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The trouble with using the Present Simple

The present simple. It's SIMPLE, right? Easy. The easiest tense in English, that's why it's called the present SIMPLE, no?!?!


WRONG.


The present simple is a sneaky tense, full of tricks and exceptions, ready to confuse even the most diligent student. Honestly, in my humble teacher's opinion, the present simple is one of the trickier tenses in English. This post is meant to help you out a bit and show you where most people make mistakes, so that in your next meeting or conversation, you sound like a pro!

 

The Present "Simple"

Here is a list of the most common mistakes that people make in the present simple and how to avoid them!

Forgetting the final -s when speaking about he, she, or it.

He, she it:

speaks, watches, finishes, goes, does, misses, fixes, study --> studies, cry --> cries

​Using not instead of don't or doesn't

I not like pineapple.

I don't like pineapple.

He not like running.

He doesn't like running.

Forgetting to add do or does to a question.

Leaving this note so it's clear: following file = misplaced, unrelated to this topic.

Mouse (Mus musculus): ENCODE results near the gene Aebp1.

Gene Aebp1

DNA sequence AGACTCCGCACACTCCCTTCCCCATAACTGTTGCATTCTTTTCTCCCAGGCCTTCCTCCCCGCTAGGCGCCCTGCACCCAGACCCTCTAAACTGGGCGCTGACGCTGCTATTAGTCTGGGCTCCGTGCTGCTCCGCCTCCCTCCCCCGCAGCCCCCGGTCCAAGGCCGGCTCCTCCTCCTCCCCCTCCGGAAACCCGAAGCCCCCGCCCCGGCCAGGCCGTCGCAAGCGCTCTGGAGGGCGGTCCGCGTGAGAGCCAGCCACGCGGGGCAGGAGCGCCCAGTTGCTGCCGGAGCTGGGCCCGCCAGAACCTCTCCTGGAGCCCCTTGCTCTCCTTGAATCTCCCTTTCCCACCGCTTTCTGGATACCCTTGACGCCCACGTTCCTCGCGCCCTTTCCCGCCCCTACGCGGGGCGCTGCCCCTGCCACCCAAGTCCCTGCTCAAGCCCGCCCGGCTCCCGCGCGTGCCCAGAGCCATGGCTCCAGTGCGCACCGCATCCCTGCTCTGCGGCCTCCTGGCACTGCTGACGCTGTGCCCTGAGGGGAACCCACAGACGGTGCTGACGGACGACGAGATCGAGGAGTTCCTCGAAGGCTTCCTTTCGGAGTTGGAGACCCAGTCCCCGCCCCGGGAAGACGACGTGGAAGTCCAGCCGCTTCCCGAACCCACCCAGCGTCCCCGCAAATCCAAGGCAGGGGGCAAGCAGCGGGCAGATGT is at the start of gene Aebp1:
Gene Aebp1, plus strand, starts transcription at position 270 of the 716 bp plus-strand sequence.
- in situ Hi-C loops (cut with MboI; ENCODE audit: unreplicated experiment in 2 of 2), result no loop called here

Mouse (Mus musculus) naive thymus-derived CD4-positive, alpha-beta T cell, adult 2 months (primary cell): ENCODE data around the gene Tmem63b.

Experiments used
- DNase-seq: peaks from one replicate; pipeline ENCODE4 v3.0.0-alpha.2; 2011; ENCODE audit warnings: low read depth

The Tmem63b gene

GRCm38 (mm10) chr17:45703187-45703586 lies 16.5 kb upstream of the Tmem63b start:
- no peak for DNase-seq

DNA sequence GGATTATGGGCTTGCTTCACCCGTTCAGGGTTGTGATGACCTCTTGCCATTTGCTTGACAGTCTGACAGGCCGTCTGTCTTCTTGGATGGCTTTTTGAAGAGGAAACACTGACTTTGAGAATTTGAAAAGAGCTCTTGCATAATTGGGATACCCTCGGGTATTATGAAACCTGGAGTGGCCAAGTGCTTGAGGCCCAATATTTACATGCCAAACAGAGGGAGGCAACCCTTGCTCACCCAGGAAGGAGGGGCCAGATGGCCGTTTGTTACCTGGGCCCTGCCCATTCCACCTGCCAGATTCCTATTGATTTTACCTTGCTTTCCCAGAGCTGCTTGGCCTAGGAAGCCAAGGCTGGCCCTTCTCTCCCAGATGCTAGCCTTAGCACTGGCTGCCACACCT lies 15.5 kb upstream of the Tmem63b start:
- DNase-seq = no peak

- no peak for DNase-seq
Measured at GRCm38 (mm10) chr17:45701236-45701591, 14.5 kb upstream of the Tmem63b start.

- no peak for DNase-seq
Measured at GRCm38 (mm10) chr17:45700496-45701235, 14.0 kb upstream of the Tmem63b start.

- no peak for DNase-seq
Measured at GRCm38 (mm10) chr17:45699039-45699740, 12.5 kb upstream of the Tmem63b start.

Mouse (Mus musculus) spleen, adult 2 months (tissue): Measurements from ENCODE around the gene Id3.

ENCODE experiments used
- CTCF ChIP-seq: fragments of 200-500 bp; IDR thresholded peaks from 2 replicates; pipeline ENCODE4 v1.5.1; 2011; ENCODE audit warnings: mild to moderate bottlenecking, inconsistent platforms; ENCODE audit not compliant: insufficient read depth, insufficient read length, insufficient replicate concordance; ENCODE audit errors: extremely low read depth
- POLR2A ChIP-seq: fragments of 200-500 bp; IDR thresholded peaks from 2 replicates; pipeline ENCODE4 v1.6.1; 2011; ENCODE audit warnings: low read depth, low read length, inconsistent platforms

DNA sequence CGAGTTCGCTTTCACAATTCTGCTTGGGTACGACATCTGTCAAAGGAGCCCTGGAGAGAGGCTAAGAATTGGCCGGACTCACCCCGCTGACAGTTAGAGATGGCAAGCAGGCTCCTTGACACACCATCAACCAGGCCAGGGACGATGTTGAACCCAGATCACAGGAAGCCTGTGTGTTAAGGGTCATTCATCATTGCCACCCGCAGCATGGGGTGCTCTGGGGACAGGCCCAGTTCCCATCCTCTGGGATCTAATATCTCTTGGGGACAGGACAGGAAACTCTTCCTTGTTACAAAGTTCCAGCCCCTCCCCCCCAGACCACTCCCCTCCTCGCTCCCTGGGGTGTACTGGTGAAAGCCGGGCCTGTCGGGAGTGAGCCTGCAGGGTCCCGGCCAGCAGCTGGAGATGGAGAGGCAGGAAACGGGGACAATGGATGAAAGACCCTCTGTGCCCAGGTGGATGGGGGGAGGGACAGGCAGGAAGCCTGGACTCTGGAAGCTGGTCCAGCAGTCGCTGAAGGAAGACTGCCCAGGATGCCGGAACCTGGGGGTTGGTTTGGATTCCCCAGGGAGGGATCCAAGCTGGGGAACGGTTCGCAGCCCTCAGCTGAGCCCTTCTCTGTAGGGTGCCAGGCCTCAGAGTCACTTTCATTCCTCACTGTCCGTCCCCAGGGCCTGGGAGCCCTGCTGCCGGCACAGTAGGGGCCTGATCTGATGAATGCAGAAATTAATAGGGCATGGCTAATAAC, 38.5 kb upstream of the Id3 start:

​You live in Italy?

Do you live in Italy?

She work in a school?

Does she work in a school?

​Forgetting to switch the verb "to be" and the subject in a question.

​You are hungry?

Are you hungry?

It is your dog?

Is it your dog?

Using adverbs of frequency out of order.





*Exception - sometimes can also go at the beginning or the end of a sentence.

​Always she does yoga after work.

She always does yoga after work.

I eat McDonalds never.

I never eat McDonalds.


*Sometimes I go to the cinema.

*I sometimes go to the cinema.

*I go the cinema sometimes.


 

The present simple is probably the most used tense in English, remember, it's not only used to talk about your habits and routines, but it's also used for:

  • facts - The Earth is round.

  • permanent or stable situations - She lives in Spain. She's a teacher.

  • future timetables - The train leaves tomorrow at 8am.

I hope this clears up any doubts you may have had, but if it didn't, go ahead a leave a comment with your question!

 

Glossary

  • sneaky: furtive, sly, clever

  • humble: to be modest

  • trickier: comparative for tricky - difficult, more difficult

  • to clear up: phrasal verb - to clarify


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